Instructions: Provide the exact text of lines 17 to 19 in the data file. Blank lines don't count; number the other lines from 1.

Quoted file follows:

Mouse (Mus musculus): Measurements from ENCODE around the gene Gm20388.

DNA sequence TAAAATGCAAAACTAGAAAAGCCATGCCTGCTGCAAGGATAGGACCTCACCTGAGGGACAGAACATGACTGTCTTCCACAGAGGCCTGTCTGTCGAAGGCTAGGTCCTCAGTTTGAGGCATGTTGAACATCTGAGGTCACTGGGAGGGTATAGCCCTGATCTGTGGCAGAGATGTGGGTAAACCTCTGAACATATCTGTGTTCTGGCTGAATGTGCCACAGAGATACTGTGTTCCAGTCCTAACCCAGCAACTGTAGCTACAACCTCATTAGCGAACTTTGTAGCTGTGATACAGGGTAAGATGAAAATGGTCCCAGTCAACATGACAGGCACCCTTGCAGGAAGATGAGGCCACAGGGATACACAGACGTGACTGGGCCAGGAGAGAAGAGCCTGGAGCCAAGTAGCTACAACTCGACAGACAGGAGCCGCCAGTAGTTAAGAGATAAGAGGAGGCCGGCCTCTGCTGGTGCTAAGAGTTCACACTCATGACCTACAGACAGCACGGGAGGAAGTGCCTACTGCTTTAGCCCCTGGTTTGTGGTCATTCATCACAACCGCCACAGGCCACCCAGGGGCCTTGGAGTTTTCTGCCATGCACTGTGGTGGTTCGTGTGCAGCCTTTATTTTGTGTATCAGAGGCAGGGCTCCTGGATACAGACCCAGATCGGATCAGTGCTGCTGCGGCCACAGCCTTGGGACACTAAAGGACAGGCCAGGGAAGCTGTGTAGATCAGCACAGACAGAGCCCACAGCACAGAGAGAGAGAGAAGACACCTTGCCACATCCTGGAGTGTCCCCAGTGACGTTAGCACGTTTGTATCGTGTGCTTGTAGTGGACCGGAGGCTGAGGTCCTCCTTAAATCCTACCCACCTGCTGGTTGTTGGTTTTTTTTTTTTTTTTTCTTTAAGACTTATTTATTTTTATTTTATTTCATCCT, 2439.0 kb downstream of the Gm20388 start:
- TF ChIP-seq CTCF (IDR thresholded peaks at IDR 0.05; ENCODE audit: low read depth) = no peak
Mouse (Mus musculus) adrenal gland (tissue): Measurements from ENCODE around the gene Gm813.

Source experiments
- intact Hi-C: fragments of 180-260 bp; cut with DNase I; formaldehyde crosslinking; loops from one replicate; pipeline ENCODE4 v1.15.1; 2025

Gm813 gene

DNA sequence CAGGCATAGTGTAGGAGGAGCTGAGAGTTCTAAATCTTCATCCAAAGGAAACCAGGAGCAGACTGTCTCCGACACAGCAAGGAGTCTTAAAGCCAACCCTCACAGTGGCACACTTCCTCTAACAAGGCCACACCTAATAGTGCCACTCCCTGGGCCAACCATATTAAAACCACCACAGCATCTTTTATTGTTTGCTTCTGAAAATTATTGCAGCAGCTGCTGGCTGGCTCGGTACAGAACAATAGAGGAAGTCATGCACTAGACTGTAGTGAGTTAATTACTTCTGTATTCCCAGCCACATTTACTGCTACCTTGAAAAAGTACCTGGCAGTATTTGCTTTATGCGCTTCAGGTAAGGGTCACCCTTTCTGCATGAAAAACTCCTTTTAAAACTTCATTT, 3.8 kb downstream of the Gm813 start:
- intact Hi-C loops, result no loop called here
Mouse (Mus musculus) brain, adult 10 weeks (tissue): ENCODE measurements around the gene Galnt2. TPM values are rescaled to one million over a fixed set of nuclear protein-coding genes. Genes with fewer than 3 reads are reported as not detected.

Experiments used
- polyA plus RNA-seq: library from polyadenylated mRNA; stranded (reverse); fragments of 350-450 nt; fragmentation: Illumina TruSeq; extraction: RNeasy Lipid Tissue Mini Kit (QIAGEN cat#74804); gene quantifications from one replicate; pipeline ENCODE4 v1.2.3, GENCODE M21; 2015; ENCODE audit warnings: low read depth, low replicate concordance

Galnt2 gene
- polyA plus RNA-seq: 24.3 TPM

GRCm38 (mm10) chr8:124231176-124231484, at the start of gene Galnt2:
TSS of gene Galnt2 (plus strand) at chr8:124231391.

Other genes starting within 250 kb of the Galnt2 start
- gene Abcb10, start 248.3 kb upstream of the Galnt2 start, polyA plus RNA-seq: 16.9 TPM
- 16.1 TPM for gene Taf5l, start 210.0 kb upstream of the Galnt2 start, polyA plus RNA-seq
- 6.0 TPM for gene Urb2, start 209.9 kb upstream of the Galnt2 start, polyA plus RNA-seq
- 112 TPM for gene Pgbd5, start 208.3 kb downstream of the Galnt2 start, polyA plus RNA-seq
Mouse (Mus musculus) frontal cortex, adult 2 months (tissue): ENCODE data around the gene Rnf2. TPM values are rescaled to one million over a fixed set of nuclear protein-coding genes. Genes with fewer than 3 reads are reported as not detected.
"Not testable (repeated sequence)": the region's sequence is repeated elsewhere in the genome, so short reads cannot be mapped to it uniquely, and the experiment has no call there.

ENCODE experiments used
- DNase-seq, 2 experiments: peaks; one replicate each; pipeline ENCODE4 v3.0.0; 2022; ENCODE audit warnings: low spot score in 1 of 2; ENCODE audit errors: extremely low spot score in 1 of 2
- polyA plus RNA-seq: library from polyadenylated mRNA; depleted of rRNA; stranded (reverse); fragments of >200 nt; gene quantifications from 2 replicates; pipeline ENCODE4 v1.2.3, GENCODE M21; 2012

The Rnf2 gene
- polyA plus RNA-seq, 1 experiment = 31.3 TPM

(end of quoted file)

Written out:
Other genes starting within 250 kb of the Galnt2 start
- gene Abcb10, start 248.3 kb upstream of the Galnt2 start, polyA plus RNA-seq: 16.9 TPM
- 16.1 TPM for gene Taf5l, start 210.0 kb upstream of the Galnt2 start, polyA plus RNA-seq